Athens - A City Of Legend And Mythology
By James Donahue
By its mere existence in the same place today, the ancient Greek City of Athens is a
living legend. Its very history dating back 3,000 years or longer is steeped in mythology.
Athens has left an incalculable legacy in human history. It was the place where Socrates,
Plato, Aeschylus, Sophocies, Euripides and many other great thinkers of the distant past were born. It was also the place
where such concepts as humanism and democracy were established.
Unique to the city is the fact that its name appears to never have been changed. Yet
the origin of that name may be in debate. One story, which is probably true, is that Athens was named after its patron goddess
Another story was that the city was named after the first king, Akteos.
It is generally believed that a community of sorts was located there sometime during
the Bronze Age, or a period in the distant past estimated to be from 2,800 to 1050 BC when tools were cast from bronze, and
before a way was discovered to smelt iron.
According to legend, Athens was governed by Ionian kings until 1,000 B.C.. After that,
Athens was governed by its aristocrats until Solon rose to power in 594 B.C. Solon abolished serfdom, modified the harsh laws
enforced by prior kings, and altered the economy and constitution giving power to all of the propertied classes. In doing
so, he established a form of democracy.
During its long history, Athens came under a variety of rulers, some of them tyrants
and others wise, allowing the city's economy to boom and its culture to flourish. Cleisthenes built on the democratic system
established by Solon when he took power in 506 B.C., and Athens became known as a democracy for free men.
There are legends concerning the area that were steeped in Greek mythology yet for hundreds
of years, remained unproven. The Trojan War is a prime example of this kind of story. This was said to have been a great war
that occurred in about the 13th or 12th Century BC, and was waged by the armies of the Achaeans (Greeks) against the city
of Troy, located in Asia Minor, after Paris of Troy stole Helen from her husband, Menelaus, King of Sparta. The Achaeans were
the victors and Troy was sacked and burned.
The story was told in surviving Greek literary works, but best known in the Ilian and
the Odyssey of Homer. But it was not until 1870 that German archaeologist Heinrich Schlemann excavated the remains of Troy,
thus proving that it really existed.
The Persian Wars, which occurred during the fifth and fourth centuries, BC, were well
established in the historical record, and are said to have been a definint moment in Greek history. The wars continued for
years, with the Athenians winning their independence over the Persian Empire, and thus establishing Greece as a cultural and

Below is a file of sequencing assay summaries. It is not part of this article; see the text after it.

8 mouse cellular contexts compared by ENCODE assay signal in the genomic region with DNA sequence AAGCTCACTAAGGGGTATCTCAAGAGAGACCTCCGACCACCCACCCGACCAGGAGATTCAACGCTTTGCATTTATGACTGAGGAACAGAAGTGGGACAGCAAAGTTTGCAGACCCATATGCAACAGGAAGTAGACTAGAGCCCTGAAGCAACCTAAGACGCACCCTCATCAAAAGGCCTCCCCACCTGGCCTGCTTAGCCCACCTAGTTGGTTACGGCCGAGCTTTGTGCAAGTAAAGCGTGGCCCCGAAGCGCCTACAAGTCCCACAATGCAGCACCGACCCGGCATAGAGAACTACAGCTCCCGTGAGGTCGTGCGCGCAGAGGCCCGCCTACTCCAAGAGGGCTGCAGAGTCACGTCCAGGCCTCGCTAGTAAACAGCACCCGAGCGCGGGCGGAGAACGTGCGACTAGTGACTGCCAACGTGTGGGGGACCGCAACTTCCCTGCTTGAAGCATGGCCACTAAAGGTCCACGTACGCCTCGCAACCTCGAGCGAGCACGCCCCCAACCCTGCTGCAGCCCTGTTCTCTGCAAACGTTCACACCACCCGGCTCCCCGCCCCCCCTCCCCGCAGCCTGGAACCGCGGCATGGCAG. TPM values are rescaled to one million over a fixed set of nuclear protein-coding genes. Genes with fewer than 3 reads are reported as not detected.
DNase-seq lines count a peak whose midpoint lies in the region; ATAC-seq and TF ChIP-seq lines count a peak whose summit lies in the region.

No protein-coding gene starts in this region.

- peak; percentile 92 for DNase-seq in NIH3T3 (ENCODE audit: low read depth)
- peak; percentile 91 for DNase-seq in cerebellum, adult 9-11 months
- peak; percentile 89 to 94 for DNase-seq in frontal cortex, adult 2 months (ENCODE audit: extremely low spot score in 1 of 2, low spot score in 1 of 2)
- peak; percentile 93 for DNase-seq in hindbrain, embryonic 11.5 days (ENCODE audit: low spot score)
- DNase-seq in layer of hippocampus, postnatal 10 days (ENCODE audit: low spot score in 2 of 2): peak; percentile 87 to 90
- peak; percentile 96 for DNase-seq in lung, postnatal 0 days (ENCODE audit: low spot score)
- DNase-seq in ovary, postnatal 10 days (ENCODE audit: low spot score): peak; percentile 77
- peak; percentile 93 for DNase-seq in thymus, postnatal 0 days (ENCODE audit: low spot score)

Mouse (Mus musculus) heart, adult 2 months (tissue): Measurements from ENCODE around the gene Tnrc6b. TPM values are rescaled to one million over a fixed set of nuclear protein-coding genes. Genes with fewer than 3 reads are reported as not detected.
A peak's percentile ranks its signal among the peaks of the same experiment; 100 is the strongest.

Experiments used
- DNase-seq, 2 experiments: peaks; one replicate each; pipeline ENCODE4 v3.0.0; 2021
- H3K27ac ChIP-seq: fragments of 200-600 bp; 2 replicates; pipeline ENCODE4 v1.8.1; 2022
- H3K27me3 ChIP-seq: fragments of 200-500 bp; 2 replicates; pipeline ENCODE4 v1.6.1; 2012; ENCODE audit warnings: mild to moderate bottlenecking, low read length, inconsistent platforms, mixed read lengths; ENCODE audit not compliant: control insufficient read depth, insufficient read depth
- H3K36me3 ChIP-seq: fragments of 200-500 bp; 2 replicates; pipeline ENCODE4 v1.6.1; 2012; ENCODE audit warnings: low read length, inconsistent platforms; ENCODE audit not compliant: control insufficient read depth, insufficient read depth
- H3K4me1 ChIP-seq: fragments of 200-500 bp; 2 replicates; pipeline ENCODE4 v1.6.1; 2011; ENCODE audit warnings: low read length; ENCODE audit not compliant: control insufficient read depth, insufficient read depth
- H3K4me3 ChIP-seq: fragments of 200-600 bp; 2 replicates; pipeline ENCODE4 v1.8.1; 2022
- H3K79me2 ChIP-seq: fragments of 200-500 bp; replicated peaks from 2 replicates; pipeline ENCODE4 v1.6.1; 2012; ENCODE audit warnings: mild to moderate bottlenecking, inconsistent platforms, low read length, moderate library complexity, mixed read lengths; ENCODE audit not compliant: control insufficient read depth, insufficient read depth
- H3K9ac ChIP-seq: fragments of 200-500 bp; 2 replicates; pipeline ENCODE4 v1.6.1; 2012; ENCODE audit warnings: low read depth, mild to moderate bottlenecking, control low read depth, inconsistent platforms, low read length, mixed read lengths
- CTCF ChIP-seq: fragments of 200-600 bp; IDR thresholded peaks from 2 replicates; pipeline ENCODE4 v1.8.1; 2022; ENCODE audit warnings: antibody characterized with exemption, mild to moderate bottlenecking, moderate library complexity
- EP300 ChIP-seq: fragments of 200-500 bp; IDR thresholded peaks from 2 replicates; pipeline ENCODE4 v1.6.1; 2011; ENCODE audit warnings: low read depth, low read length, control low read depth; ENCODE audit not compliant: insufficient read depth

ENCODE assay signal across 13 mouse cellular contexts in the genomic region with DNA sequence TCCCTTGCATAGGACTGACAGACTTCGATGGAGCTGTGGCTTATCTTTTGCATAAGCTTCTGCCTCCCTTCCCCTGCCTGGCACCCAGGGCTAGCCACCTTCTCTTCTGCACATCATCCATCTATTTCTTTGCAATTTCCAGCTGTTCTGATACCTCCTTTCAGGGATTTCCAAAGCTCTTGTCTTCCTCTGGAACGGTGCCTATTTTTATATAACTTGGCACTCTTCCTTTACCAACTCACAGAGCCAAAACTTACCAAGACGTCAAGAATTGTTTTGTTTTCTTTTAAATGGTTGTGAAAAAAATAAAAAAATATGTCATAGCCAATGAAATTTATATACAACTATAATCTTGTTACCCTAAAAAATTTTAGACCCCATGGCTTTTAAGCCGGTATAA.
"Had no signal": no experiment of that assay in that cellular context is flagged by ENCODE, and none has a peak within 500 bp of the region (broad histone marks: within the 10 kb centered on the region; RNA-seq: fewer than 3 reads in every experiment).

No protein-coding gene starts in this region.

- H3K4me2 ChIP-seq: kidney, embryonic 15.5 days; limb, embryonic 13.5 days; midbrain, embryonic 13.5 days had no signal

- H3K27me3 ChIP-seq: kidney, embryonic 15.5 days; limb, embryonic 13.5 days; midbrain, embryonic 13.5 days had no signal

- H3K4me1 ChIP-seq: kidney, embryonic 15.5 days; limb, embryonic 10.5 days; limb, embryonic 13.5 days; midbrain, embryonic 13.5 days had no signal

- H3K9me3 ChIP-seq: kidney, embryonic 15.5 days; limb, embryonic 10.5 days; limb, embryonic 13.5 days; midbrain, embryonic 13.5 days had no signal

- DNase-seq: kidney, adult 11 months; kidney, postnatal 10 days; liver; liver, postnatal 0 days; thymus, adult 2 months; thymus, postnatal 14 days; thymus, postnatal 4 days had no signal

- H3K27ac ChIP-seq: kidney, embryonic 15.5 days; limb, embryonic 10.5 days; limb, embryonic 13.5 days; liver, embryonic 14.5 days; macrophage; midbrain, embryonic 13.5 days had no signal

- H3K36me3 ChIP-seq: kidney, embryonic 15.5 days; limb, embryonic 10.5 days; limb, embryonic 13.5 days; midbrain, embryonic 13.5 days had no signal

political power of its own. And Athens emerged as the strongest Greek city-state.
The Athenian fleet of warships enabled Athens to gain a confederation of many city-states,
which eventually became the Greek Empire. Athens even arranged peace with Persia in 449 B.C., and with its chief rival, Sparta,
in 445 B.C.
This period, under the time of Pericles (443-429 B.C.) was when Athens reached the height
of its cultural and imperial achievement. And this was when Socrates and the dramatists, Aeschylus, Sophocles and Euripides
emerged in Greek culture. It was a time of great literary and architectural achievement, when the Parthenon was built, and
sculpture and painting flourished.
Unfortunately, the old rivalry with Sparta reared its ugly head once again, and in 431
BC, the Peloponnesian War between these two city-states began. This war lasted for the next 26 years, with Spartia emerging
the victor and Athens left bound under the dictates of Sparta. This humilation only lasted about a year, Athens overthrew
the Spartian rulers, won a naval victory. Athens never again achieved hegemony over Greece, but enjoyed a short time of prosperity.
The rise of Philip II in Macedonia spelled the final conquest of Athens as a power.
Athens was defeated by Philip at Chaeronea in 338 B.C. Philip's son and successor to the throne was Alexander the Great. Thus
Athens declined as a power but remained a provincial city.
Yet through all of the wars and defeats, Athenian achievements in philosophy, drama
and art continued. Aristophanes wrote comedies, Plato taught at the Academy, Aristotle was there, and Thucydides wrote his
history of the Peloponnesian War. Thus, in a sense, the glory that was Athens lived on even though the city was often under
Athens later became a provincial capital of the Byzantine Empire and a center of religious
learning. But when Constantine moved the center of the Latin Empire to Constantinople, Athens